Communities in Rwanda, like in many other countries in the world continue to be affected by ongoing challenges. This includes the consequences of Covid-19 in the post-Covid era, the continuous daily increase of the inflation rate where the prices of the most basic commodities continue to increase daily, and the very real climate issues where heavy rains with floods and landslides are taking lives and leaving many in despair without food and shelter. This is the very difficult context we find ourselves working in.
The Evangelical Friends Church of Rwanda (Rwandan Quakers) works hard for the positive development of our country. I work for one of its peace programmes called Turning the Tide (TTT) as the National Field Coordinator. TTT Rwanda is a nonviolence training programme, supported by Quakers in Britain. Together with my colleagues, I train fellow Rwandans not to remain silent when they experience violence and injustice. Our context has become increasingly challenging.
The example of Rubavu
TTT works within the Rubavu District of Rwanda, which is located in the western province of Rwanda and bordering the eastern province – North Kivu of the DRC. Rubavu has experienced specific and repeated hardships. There were multiple earthquakes in May 2021 when many houses in Rubavu were destroyed, many people from DRC fled to Rwanda in Rubavu, and there were many economic and social impacts.
A few months later, large-scale fighting broke out between the Mouvement du 23 Mars armed group (M23) and the Congolese army (FARDC) in the DRC's North Kivu province. Political tensions remain, many are displaced, and there are refugee camps for Congolese people on the side of Rwanda. And many Rwandans, especially the Rubavu people, whose daily lives and daily earnings depend on cross-border trading, are hugely affected. People also live with the fear and instability of not knowing what will happen next.
Then in May 2023, Rubavu experienced heavy rains with floods and landslides. This destroyed thousands of houses. Crucial documents were lost. People were displaced and families were housed in temporary camps. Some people will not return to their locations because their homes are in high-risk zones.
The communities we work with in Rubavu continue to experience a situation of wretchedness, despair, trauma, desolation, sorrowfulness, downheartedness, distress, hopelessness, depression, and much more. This is the kind of context, where even as experienced peacebuilders, it has been hard to know the best action to take.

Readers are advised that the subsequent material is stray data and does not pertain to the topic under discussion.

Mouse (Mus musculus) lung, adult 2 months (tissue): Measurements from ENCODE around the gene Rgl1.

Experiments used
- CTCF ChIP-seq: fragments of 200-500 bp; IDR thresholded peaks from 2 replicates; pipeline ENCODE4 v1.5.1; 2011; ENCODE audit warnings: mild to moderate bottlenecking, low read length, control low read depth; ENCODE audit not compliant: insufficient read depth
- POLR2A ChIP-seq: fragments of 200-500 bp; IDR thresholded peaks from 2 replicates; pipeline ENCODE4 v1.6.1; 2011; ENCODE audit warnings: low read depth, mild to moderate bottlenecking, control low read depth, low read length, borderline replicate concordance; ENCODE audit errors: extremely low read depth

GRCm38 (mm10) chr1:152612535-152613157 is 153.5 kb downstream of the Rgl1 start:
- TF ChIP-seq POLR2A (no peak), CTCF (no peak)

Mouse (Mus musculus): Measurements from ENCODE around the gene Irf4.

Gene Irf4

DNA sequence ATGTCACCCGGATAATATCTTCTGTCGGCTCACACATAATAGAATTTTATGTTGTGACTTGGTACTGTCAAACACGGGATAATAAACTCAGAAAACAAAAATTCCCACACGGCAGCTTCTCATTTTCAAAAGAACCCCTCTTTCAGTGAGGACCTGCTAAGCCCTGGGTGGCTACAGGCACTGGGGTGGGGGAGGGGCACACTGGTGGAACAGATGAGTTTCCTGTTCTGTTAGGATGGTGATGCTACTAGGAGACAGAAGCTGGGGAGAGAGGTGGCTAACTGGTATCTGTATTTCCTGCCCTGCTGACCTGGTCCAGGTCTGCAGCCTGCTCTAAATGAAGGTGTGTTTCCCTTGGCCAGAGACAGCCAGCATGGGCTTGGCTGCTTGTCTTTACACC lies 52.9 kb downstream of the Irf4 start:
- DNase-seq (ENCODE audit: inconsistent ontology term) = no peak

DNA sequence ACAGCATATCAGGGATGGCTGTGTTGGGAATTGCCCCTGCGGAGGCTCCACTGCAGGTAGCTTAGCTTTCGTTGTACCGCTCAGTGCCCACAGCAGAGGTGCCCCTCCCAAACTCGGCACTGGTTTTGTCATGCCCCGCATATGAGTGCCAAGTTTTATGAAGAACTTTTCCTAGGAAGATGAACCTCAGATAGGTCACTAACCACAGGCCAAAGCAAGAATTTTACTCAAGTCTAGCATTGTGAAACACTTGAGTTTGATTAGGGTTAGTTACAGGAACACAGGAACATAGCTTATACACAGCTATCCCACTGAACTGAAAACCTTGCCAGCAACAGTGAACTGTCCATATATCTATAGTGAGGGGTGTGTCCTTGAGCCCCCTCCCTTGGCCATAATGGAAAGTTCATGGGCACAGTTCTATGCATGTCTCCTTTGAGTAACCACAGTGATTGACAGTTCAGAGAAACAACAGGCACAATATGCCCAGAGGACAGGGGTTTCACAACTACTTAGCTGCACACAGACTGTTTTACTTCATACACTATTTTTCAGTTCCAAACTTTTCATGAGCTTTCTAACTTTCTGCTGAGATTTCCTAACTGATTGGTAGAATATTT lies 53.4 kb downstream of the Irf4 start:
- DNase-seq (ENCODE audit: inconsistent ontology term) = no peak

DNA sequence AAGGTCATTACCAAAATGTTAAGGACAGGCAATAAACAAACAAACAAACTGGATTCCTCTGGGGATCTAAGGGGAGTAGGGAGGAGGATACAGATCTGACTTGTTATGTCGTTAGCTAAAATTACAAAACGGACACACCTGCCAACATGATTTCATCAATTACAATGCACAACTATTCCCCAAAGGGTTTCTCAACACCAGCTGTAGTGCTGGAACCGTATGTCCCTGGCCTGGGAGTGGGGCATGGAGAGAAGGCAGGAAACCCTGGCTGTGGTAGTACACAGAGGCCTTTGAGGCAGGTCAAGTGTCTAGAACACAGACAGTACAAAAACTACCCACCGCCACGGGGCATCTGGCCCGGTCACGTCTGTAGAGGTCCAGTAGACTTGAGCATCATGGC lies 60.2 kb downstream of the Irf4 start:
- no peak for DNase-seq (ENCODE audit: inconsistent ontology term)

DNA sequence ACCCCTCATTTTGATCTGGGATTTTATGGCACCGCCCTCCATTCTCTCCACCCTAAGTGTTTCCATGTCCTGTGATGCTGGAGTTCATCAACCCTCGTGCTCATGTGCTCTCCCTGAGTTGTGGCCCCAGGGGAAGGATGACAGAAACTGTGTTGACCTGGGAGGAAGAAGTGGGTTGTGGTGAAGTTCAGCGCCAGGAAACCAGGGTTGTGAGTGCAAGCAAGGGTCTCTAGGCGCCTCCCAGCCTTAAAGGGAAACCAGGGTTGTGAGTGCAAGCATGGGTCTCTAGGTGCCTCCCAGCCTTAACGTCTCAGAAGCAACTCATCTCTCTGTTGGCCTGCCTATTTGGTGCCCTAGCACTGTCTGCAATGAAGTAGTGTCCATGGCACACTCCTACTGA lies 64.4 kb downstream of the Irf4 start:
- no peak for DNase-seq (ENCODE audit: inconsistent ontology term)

Normally, TTT work in Rwanda relies on the people and their ownership of the programme. We know that local ownership of all programme activities is the right way of building nonviolent campaigns and movements for sustainable people power. We rely on need assessments and priority checklists but in this kind of situation it was not easy for our key contacts on the ground, including the community activists trained by Turning the Tide. The needs were simply too great.
The situation in Rubavu has taught us:
- The issues affecting people are interconnected, there is also a need for integrating strategies and approaches, such as peacebuilding and nonviolence. I describe this as different rooms in one house. The room of nonviolence, the room of peacebuilding. They are different rooms but need to be connected and the community needs the whole house.
- We reached the point where we were asked to just sit and listen. There was a need for listening skills which some activists did not have.
- There is a great need for a wider network to understand who can provide what and to meet the needs we cannot.
I would like to call on the international community to support the activities of peace in Rwanda, especially in Rubavu District. We need your support in increasing the capabilities of local peace actors, especially in trauma healing and listening skills, resilience, and leading community dialogue on resilience. We also need your support in continuing to mobilise the Rwandan population so that they feel responsible for sustaining peace in our communities and continue to speak out about injustice.